“Capitulation” is the term used to define a selling climax that often marks the bottom of a bear market. It translates into “surrender” — giving in to the overwhelming need to just make the pain stop. Retail brokers tell tales of individuals bailing out, often saying things like, “Just sell, get me out, please make it go away.”

We also can see capitulation at a market top, where bears throw in the towel, finally flipping bullish after missing out on too many gains.

Based on the recent market action — a mere 3 percent below a record high — bulls shouldn’t be capitulatory. We don’t see the usual indicators of a market top. Yet some of the commentary accompanying the retreat from these highs sounds more like an admission of defeat from the bulls than a victory lap. Listening to BubbleTV, reading commentary from respected bears, hearing the war cries of those who haven’t enjoyed the gains can be a bit confusing. The bulls seem sheepish and cowed, the bears emboldened and self-confident.

How can this be?

Perhaps game theory can help us explain this disconnect. The bulls don’t want to look stupid. Having been right for a number of years, they seemingly fear making optimistic pronunciations that get them tagged right at the top. The bears, meanwhile, having been wrong for this entire rally, have nothing to lose by doubling down on their past wrong predictions. If you have missed triple-digit gains, what does missing another 20 percent or 30 percent matter?

Five years into a rally in which markets are up more than 175 percent should cause both sides to reconsider. Some money managers are doing this already. As I noted yesterday, a rotation is underway. The wilder, hot names have been sold aggressively, and the old techs — Qualcomm Inc., Microsoft Corp., Intel Corp., Cisco Systems Inc., Oracle Corp. — are doing relatively well. The newer names — Tesla Motors Inc., Netflix Inc., Facebook Inc., Twitter Inc., LinkedIn Corp., SolarCity Corp. — have all been punished for their high price-earnings ratios and lack of dividends.

If you have been long during most of this bull market, you may want to consider rebalancing your portfolio to reflect the profits in the equities with the biggest gains. If your tech holdings have gotten shellacked, consider owning a mix of both the high fliers along with the more conservatively priced equities.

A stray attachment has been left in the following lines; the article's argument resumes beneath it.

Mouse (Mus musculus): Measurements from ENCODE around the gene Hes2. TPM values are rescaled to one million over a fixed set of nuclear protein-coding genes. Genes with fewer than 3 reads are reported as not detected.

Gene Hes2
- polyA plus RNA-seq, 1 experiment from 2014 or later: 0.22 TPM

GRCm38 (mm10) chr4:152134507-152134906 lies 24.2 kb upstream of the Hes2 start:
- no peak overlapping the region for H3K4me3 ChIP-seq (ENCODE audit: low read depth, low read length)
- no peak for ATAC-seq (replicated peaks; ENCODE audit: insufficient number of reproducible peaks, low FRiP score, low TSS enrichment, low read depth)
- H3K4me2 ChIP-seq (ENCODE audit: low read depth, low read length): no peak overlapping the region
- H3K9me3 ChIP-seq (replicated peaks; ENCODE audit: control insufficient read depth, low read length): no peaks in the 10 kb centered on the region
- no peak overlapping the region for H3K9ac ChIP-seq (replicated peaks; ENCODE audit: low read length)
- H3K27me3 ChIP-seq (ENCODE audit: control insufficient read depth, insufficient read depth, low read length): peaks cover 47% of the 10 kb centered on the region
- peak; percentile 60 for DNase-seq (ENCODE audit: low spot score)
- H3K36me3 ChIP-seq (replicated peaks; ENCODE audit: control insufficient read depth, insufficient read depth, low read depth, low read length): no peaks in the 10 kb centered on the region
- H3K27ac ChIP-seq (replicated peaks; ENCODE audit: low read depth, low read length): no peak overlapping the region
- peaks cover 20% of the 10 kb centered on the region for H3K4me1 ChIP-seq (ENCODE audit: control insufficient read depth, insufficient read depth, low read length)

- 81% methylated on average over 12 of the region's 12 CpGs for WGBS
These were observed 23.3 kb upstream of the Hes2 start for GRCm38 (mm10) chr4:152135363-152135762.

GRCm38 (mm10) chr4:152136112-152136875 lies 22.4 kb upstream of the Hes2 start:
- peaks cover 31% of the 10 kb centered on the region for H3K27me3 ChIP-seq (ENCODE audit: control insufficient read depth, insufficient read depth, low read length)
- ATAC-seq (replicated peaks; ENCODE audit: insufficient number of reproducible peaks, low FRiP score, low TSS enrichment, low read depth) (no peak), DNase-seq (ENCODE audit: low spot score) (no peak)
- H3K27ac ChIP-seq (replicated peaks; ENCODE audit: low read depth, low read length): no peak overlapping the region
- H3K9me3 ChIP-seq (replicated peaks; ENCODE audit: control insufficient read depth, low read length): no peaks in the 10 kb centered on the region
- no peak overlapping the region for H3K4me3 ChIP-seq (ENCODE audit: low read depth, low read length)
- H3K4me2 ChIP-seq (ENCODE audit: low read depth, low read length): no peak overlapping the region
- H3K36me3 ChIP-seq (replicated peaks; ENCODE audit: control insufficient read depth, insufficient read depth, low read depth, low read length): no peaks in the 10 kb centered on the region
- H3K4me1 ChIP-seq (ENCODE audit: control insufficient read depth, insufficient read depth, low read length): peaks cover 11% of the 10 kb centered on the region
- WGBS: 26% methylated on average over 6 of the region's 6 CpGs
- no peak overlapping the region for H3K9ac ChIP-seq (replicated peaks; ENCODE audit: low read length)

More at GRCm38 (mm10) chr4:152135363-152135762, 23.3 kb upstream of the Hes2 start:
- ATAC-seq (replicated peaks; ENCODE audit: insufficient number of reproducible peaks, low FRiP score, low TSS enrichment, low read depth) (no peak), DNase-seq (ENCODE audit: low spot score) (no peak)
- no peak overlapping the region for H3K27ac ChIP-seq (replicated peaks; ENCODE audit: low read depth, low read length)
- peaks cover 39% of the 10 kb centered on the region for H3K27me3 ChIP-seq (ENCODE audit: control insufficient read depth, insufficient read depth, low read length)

What if you missed the move up? Retail investors should reassess based on a few well-defined principles that I have described at length in the past.

I also really like this advice from Jeff Saut, the chief investment strategist at Raymond James, which manages more than $400 billion. He tells of a tactic from one of his favorite bears: After anticipating a major correction, this money manager found himself holding excess cash. Rather than trying to pick a single point to jump back in, his approach is mechanical. With each 3 percent gain in the Standard & Poor’s 500 Index, he invests 1 percent of his cash in stocks on the long side. If the market continues to rally, he gets slowly dragged back to the right side of the trend. If the market is near a top, he has only risked a small percentage of his cash.

Whether you are fully invested or all cash, you should have a plan that allows you to self-correct if the market proves your posture wrong.

 

Originally published here

Category: Cycles, Investing, Psychology, Rules, Trading

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One Response to “Game Theory for Bulls & Bears”

  1. VennData says:

    One over astrology equals mechanical.

    The more mechanical you can be, the better off an investor is.

    If a reader disputes thus excellent article, they need an advisor immediately.

    There’s no way to know, you need an asset allocation that you can stick to, and stick to it.